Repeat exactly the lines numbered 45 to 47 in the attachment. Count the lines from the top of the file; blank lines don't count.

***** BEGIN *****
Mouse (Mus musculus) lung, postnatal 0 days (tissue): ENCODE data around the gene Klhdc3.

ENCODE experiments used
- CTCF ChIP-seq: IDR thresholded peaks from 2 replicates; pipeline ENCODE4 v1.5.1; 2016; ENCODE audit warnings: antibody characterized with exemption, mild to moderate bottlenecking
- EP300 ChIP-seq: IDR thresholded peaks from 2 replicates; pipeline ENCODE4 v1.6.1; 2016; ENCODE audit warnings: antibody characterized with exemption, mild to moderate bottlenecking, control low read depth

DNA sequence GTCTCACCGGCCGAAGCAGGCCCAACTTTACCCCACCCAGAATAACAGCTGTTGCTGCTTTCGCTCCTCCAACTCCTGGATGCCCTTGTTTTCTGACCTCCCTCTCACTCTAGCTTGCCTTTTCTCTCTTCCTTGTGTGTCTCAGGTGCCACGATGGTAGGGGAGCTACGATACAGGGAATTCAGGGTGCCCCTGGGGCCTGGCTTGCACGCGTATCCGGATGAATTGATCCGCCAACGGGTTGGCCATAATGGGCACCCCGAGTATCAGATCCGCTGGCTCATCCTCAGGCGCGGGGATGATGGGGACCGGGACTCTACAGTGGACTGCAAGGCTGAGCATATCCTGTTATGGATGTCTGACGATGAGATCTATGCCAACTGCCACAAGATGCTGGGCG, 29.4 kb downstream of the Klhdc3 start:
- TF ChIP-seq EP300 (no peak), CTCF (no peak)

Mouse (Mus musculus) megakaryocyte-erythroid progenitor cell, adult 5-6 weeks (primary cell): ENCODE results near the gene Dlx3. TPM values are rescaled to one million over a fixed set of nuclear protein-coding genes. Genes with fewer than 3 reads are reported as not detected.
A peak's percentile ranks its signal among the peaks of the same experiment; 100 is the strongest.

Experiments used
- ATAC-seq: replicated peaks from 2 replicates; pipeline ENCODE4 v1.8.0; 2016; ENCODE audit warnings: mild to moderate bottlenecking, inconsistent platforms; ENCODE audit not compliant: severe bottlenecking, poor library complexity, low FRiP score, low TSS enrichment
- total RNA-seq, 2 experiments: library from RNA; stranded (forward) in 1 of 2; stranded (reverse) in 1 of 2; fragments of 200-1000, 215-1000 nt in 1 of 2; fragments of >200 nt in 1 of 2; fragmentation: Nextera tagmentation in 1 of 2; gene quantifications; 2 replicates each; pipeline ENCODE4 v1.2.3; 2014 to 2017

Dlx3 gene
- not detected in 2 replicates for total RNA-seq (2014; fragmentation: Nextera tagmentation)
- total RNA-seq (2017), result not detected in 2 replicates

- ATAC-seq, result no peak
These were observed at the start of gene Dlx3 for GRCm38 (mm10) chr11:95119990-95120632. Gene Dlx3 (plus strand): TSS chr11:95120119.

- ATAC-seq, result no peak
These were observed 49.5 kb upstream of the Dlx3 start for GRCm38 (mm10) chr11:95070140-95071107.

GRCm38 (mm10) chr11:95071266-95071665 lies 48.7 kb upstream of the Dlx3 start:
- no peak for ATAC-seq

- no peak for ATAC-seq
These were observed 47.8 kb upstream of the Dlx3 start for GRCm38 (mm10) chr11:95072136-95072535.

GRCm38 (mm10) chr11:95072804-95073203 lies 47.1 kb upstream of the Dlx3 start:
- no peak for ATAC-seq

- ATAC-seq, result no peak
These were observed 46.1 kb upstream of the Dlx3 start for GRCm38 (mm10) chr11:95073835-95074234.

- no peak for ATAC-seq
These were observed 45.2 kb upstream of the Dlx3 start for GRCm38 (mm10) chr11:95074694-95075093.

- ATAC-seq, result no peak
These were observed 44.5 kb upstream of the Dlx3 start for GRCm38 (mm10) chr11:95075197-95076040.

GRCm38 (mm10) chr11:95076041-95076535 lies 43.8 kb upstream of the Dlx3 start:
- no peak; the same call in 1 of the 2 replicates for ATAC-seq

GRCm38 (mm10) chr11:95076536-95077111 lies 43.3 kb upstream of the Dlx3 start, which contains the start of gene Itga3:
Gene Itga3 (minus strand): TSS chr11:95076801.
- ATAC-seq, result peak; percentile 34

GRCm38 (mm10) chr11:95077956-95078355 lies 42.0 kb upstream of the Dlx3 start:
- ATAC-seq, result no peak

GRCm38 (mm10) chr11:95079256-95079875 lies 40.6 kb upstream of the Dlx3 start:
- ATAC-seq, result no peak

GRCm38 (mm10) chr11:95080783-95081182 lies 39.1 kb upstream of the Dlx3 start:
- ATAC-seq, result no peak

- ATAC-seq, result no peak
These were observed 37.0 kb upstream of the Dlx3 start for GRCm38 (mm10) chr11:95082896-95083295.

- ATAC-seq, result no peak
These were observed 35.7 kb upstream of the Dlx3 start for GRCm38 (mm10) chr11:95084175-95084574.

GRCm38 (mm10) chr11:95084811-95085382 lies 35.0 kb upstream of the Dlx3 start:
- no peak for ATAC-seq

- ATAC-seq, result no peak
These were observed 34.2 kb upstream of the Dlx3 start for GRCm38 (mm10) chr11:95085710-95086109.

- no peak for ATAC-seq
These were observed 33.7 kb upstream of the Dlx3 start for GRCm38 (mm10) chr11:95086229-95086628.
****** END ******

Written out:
These were observed 35.7 kb upstream of the Dlx3 start for GRCm38 (mm10) chr11:95084175-95084574.

GRCm38 (mm10) chr11:95084811-95085382 lies 35.0 kb upstream of the Dlx3 start:
- no peak for ATAC-seq